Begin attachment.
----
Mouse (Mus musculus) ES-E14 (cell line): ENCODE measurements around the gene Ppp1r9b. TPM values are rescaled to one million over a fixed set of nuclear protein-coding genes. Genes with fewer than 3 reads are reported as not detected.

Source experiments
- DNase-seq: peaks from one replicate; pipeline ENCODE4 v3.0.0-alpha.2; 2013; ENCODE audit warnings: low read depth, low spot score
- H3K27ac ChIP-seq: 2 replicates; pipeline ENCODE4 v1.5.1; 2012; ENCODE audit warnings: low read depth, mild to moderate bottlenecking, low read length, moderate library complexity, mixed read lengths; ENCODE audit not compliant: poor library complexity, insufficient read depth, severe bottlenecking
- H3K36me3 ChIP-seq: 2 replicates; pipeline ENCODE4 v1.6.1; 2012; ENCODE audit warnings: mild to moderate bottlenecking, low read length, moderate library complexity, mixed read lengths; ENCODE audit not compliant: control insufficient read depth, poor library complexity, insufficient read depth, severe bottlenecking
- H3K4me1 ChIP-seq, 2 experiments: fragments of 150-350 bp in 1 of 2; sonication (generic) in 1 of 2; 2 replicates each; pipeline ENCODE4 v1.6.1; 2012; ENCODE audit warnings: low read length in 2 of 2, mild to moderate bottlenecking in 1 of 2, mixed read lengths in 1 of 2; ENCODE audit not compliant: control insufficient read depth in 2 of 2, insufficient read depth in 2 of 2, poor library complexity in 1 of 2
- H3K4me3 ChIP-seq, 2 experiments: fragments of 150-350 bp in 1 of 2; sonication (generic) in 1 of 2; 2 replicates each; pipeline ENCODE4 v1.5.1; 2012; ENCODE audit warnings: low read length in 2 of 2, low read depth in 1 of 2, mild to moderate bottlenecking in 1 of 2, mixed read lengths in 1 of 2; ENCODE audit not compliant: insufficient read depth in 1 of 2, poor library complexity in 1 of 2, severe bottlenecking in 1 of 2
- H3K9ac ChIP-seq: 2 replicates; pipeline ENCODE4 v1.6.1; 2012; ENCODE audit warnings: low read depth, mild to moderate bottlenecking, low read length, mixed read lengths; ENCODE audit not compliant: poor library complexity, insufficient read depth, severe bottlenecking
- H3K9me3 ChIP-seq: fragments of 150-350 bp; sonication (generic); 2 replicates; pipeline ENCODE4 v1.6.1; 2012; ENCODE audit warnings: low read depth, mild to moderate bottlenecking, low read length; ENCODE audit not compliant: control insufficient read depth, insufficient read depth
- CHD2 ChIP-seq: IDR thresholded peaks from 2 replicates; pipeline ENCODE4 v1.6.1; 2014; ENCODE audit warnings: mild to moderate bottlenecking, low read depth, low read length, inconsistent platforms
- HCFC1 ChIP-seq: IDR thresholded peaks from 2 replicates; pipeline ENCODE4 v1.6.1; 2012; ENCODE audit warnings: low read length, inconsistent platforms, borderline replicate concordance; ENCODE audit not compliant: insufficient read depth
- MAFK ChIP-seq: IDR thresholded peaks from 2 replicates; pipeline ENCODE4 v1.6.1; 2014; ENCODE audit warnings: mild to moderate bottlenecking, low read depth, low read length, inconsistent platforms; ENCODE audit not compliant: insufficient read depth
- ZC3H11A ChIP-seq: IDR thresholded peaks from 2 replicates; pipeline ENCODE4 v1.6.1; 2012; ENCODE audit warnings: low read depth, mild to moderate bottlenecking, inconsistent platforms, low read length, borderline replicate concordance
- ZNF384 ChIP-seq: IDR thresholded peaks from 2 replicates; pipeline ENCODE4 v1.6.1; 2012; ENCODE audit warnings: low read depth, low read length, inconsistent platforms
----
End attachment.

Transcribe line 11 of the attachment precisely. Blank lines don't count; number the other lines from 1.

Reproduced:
- HCFC1 ChIP-seq: IDR thresholded peaks from 2 replicates; pipeline ENCODE4 v1.6.1; 2012; ENCODE audit warnings: low read length, inconsistent platforms, borderline replicate concordance; ENCODE audit not compliant: insufficient read depth